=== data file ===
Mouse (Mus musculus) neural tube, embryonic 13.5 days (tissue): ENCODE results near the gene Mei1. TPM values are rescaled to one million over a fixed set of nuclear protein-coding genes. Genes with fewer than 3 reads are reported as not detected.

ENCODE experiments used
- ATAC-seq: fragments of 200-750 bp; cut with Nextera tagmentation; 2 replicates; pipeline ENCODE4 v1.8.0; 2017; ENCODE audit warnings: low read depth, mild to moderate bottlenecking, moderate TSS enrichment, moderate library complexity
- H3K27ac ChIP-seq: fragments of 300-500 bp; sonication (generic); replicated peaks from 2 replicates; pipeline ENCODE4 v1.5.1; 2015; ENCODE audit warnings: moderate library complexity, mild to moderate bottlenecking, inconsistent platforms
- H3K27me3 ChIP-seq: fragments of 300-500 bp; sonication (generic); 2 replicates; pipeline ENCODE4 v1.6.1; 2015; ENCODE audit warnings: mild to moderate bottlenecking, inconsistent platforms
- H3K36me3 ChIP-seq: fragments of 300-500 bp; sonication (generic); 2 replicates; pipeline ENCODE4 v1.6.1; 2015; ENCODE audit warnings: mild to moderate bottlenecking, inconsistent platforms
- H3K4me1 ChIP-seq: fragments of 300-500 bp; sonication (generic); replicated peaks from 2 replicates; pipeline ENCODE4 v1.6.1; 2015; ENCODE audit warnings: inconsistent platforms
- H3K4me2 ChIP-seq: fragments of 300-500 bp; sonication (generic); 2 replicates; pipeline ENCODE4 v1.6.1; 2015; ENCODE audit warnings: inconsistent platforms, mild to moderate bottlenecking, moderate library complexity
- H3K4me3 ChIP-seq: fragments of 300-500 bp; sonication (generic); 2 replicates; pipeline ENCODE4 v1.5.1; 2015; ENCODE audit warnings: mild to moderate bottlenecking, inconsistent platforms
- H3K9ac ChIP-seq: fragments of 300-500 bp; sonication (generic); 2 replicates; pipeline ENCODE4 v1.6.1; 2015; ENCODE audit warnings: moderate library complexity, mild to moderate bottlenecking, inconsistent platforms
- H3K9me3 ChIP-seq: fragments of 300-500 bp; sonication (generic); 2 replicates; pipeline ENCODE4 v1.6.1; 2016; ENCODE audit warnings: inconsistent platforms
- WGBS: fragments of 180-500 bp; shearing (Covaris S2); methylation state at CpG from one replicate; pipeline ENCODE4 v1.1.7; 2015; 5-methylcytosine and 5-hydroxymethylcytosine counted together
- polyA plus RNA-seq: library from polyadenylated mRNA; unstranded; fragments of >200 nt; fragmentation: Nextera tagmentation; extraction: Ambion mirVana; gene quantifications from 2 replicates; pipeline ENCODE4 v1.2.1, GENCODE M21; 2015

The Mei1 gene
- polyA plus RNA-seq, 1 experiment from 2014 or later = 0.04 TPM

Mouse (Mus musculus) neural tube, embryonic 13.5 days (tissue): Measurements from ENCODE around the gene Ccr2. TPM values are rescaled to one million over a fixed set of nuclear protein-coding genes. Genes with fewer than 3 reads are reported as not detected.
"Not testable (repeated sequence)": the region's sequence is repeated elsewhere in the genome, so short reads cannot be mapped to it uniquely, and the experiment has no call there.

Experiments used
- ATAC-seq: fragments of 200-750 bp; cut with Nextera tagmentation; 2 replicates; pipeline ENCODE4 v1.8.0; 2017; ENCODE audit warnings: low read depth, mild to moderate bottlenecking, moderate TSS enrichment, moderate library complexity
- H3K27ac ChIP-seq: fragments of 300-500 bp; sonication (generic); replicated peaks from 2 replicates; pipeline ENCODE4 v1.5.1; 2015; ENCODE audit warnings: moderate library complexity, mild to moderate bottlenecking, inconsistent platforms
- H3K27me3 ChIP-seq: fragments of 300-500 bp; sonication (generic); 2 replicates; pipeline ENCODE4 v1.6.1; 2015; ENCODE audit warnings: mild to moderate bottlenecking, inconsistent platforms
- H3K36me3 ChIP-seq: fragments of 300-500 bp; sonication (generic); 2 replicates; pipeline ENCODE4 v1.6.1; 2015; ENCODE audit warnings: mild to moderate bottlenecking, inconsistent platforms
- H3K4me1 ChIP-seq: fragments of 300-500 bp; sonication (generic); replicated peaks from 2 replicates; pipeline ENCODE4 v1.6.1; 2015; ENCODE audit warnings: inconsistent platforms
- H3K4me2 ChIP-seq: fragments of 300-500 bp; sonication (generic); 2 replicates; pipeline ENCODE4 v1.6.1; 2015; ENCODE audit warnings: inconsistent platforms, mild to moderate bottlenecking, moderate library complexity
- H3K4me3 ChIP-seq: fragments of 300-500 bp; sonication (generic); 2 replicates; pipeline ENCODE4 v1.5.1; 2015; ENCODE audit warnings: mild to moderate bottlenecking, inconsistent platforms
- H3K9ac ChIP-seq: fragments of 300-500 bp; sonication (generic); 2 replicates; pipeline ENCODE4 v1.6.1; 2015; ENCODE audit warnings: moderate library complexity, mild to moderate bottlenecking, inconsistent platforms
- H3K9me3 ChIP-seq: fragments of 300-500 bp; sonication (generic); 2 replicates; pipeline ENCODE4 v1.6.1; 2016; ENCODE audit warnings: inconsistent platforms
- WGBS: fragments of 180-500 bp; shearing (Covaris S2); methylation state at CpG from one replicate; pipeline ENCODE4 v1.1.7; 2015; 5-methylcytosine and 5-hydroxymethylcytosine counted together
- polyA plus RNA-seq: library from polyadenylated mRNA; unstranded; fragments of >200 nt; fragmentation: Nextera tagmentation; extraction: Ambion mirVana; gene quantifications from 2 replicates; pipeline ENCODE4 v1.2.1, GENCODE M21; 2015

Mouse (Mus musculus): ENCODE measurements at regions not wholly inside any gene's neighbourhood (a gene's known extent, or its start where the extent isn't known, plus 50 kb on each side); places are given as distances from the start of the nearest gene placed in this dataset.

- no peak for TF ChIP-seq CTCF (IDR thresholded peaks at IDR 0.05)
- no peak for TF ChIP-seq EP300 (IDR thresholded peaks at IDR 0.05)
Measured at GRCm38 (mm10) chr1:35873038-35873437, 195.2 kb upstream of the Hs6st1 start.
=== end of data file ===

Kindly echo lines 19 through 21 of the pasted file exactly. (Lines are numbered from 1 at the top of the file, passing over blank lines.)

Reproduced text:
- ATAC-seq: fragments of 200-750 bp; cut with Nextera tagmentation; 2 replicates; pipeline ENCODE4 v1.8.0; 2017; ENCODE audit warnings: low read depth, mild to moderate bottlenecking, moderate TSS enrichment, moderate library complexity
- H3K27ac ChIP-seq: fragments of 300-500 bp; sonication (generic); replicated peaks from 2 replicates; pipeline ENCODE4 v1.5.1; 2015; ENCODE audit warnings: moderate library complexity, mild to moderate bottlenecking, inconsistent platforms
- H3K27me3 ChIP-seq: fragments of 300-500 bp; sonication (generic); 2 replicates; pipeline ENCODE4 v1.6.1; 2015; ENCODE audit warnings: mild to moderate bottlenecking, inconsistent platforms